I am working on various experimental protocols aiming to measure ethically the threshold between the ability and inability to perform a sequence of tasks of increasing difficulty (See Ethical testing of (poor) abilities in animals other than humans? for more context).

After presenting some preliminary results and directions for future work in an Ethology laboratory, I was advised to look into the "go, no go" protocol as a way to demonstrate or measure ethically the inability of a subject to perform a given tasks. Searching the web for the definition of such protocol, I found

  • the wikipedia definition of the protocol, which precises in particular that it is "used to measure a participant's capacity for sustained attention and response control";
  • an interesting demonstration of a "go, no go" protocol and
  • an indirect description of such a protocol (but which helped me more than the Wikipedia definition) in a figure of a neuropsychological article ("Subjects were instructed to respond as quickly as possible to the variously shaped stimuli, but to withhold this pre-potent response on trials where an “X” was superimposed on the stimulus.")

None of these definition seem relevant for proving or measuring the inability of a subject to perform a given task (e.g. reading a text in green on a red background for a subject who is totally green colorblind). Am I misunderstanding the applications of "go/no go" protocols? Can it be used to prove or measure the inability of a subject to perform a given task?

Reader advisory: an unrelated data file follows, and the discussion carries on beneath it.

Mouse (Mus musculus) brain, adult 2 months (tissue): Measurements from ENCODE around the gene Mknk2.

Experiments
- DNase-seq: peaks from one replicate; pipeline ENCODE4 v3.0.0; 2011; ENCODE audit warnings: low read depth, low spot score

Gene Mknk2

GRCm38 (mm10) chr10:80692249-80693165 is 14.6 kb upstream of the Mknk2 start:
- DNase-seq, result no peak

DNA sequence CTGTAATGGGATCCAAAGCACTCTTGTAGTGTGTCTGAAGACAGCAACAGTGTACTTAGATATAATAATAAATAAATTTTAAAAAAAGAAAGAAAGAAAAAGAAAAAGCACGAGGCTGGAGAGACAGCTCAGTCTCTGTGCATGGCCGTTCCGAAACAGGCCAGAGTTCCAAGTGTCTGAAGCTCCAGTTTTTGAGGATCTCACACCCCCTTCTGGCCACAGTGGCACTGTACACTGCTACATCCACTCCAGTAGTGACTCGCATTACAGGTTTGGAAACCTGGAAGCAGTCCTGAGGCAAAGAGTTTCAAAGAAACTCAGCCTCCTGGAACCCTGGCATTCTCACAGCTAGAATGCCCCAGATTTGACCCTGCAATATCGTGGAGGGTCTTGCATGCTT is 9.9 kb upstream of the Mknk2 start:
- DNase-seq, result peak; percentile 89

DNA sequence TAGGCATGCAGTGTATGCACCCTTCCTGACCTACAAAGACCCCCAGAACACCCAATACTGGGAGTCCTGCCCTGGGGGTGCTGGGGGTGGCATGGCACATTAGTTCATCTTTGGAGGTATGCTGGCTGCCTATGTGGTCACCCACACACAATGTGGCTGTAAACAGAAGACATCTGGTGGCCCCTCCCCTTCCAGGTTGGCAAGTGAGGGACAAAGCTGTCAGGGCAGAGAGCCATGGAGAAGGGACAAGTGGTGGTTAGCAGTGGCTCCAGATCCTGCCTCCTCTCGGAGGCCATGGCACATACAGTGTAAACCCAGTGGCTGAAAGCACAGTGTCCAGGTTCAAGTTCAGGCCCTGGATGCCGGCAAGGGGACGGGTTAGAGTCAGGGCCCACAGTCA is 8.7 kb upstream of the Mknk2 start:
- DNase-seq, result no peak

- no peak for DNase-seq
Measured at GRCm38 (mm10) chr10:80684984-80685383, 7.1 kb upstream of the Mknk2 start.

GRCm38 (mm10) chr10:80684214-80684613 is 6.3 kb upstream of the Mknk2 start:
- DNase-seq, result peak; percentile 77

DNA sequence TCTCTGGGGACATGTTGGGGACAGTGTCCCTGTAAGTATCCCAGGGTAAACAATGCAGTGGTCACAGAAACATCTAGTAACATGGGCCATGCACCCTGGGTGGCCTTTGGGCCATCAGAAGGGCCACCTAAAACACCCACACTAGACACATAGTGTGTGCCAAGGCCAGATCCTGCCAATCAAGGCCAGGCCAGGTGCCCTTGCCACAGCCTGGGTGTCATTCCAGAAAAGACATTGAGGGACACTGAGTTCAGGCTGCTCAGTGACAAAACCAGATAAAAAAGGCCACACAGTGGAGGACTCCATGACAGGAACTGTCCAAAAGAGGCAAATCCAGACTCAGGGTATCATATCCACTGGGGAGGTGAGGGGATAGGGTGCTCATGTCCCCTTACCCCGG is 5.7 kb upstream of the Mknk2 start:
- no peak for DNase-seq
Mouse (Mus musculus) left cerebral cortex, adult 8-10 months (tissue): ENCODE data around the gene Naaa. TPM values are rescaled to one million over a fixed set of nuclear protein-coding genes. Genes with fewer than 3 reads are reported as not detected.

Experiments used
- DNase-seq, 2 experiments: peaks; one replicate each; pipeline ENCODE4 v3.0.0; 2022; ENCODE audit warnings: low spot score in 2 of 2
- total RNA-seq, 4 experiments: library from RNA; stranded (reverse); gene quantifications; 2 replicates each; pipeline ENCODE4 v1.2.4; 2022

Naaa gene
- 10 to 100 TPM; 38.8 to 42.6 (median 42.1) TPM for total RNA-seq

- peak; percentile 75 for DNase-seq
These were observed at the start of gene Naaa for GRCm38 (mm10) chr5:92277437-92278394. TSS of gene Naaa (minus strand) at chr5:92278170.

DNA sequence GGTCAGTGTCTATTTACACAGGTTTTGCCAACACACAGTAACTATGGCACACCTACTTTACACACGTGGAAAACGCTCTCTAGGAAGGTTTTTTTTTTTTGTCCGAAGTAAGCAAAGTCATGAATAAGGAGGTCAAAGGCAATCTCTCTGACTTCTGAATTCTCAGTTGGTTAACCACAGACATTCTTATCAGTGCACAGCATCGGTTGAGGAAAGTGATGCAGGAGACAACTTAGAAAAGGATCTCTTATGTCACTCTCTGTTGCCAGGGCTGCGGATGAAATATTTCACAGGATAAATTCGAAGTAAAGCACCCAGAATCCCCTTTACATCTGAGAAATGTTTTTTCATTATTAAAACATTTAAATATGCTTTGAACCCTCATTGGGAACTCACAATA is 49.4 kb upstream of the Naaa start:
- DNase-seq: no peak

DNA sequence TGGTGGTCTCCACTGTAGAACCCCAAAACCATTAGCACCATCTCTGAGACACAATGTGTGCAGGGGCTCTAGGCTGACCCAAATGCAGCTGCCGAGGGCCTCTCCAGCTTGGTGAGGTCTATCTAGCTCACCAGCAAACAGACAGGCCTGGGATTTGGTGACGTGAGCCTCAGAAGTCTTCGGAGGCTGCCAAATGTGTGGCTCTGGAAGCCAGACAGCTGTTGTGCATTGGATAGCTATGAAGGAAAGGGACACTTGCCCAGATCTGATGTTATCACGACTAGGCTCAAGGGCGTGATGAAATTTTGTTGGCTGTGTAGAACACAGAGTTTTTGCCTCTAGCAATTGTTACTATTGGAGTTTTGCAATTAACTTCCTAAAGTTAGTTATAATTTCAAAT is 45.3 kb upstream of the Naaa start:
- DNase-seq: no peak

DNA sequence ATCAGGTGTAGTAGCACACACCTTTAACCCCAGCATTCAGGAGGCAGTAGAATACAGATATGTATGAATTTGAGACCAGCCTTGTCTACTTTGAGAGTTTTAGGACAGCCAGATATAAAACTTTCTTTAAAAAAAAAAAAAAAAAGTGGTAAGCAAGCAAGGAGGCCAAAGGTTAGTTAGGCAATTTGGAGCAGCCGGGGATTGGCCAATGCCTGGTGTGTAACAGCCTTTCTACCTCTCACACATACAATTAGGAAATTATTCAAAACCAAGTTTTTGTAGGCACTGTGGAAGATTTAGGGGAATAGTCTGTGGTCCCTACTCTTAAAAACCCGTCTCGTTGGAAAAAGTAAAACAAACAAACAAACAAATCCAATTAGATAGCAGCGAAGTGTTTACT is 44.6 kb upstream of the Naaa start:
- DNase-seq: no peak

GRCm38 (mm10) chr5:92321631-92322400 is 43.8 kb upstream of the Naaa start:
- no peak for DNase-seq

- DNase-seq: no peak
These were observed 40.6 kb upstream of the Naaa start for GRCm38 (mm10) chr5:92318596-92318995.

1 Answer 1


Go/no-go tasks are a type of cognitive task that is used to measure a person's ability to inhibit an automatic or habitual response. In a go/no-go task, the participant is presented with a series of stimuli and is asked to respond to some of them (the "go" stimuli) but not to others (the "no-go" stimuli). This type of task is often used to measure sustained attention and response control, as you mentioned in your question. Go/no-go tasks can be used to measure the inability of a subject to perform a given task in certain circumstances. For example, if you wanted to measure a person's ability to perform a task that required them to identify and respond to a specific color, you could use a go/no-go task in which the go stimuli are the target color and the no-go stimuli are other colors. In this case, the person's ability to correctly respond to the go stimuli and inhibit their response to the no-go stimuli would be a measure of their ability to perform the task. However, go/no-go tasks are only one way to measure a person's ability to perform a task. There are many other types of tasks and techniques that could also be used to measure a person's ability to perform a given task, depending on the specific characteristics of the task and the goals of the study.


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